While no data is available on the amount of money frozen under OFAC’s “Specially Designated Narcotics Traffickers” program, OFAC reports emphasize that since the inception of the program in 1995 more than 10 drug kingpins and about 568 other SDNTs have been identified. OFAC also reports that about 60 companies linked to drug traffickers have been liquidated or are in the process of liquidation. These companies had a combined net worth of about $45 million and combined annual income of about $230 million8—tiny amounts considering that estimates place the retail value of illicit drug trade between $300 billion and $500 billion annually.9 Interpreting the seizure figures very generously, in the case of narcotics, asset freezes have disrupted less than 1 percent of the annual money flow. If the antiterrorist program is 10 times as successful, and disrupts 10 percent of terrorist funding, that unfortunately would leave 90 percent of terrorist money free to spread destruction and disease.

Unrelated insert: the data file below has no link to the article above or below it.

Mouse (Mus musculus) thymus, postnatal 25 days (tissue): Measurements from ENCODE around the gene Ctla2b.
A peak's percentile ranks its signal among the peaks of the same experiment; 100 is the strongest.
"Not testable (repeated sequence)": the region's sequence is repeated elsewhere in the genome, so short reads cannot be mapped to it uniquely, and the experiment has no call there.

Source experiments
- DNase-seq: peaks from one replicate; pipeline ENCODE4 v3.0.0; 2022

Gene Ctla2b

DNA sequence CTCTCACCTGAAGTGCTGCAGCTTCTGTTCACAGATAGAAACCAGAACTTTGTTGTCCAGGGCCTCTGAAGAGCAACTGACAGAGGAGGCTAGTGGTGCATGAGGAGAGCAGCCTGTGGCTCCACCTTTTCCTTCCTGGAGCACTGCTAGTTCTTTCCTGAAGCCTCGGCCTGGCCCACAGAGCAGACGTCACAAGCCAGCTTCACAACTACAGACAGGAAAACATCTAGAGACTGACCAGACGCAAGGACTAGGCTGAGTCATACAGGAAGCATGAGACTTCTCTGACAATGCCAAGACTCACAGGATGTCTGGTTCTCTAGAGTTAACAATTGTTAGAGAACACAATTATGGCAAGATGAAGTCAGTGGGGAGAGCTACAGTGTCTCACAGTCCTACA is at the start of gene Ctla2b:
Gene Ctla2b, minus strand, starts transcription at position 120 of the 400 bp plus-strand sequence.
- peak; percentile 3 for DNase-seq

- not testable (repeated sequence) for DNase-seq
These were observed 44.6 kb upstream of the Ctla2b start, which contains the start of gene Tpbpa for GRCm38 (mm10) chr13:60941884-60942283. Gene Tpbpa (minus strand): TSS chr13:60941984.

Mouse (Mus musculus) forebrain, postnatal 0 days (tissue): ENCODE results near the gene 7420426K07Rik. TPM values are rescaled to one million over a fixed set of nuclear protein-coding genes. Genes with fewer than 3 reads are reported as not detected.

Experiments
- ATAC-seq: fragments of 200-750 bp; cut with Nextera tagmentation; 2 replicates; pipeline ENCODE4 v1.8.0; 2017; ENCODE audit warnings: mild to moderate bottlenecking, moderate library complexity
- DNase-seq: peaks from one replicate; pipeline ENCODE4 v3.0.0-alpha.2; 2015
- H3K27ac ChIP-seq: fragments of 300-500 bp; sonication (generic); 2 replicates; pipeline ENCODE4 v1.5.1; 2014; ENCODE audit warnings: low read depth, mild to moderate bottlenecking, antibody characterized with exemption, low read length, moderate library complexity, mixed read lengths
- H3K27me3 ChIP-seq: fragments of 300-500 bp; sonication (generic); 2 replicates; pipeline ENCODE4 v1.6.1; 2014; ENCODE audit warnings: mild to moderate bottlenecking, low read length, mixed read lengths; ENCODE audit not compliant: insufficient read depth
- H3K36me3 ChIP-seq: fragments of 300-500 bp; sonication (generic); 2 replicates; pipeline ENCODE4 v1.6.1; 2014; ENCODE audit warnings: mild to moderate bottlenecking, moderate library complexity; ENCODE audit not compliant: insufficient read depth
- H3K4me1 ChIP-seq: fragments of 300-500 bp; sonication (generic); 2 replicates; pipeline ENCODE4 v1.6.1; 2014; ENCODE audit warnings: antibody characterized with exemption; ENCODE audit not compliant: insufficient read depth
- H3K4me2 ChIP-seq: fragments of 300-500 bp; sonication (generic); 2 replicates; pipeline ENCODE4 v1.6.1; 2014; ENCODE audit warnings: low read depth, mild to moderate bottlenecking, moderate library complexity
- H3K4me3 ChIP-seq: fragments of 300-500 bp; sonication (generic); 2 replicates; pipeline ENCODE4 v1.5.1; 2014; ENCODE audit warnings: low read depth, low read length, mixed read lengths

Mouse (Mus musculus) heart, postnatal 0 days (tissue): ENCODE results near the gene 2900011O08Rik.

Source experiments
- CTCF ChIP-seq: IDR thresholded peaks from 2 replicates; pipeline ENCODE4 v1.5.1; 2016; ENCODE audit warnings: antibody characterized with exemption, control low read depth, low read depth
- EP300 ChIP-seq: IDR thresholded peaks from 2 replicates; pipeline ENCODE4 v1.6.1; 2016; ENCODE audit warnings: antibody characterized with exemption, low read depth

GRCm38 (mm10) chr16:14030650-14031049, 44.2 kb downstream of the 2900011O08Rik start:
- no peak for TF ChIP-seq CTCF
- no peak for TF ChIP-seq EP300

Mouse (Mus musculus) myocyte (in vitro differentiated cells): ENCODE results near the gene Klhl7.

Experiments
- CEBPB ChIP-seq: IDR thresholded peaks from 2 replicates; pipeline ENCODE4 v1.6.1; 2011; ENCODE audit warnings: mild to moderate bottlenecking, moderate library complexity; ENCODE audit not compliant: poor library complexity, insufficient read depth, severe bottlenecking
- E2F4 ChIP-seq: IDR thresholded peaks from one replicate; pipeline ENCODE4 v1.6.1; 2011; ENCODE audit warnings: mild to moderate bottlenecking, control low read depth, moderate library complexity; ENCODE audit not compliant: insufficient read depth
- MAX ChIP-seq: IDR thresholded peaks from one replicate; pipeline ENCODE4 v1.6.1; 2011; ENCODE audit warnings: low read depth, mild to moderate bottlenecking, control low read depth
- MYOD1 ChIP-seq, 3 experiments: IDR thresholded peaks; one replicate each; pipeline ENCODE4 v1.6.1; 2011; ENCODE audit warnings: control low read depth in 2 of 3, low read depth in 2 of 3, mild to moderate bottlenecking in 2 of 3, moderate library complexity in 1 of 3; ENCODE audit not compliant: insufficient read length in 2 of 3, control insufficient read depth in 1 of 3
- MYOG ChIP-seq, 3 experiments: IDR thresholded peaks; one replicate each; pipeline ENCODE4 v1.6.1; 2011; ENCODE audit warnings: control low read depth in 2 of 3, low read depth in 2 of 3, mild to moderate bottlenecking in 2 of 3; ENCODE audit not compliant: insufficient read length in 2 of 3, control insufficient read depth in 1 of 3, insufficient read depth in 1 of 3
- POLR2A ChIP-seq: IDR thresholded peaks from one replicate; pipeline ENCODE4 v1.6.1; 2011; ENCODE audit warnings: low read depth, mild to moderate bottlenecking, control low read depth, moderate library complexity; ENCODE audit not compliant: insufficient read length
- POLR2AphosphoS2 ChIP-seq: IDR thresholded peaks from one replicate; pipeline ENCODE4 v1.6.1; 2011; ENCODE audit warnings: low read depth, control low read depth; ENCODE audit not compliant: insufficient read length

Another difficulty in freezing terrorist assets is that these groups may transfer money outside the banking system either in cash or through street-corner money exchange systems. Further, unlike drug traffickers who control legitimate businesses to launder illegal profits, in the case of terrorism money, legitimate businesses and charities may divert a part of their funds to support terrorist groups. Solid evidence that money is being diverted for terrorist activities is hard to come by. Also, the amounts involved in terrorist activities are much smaller than in drug trafficking and are therefore less likely to attract attention.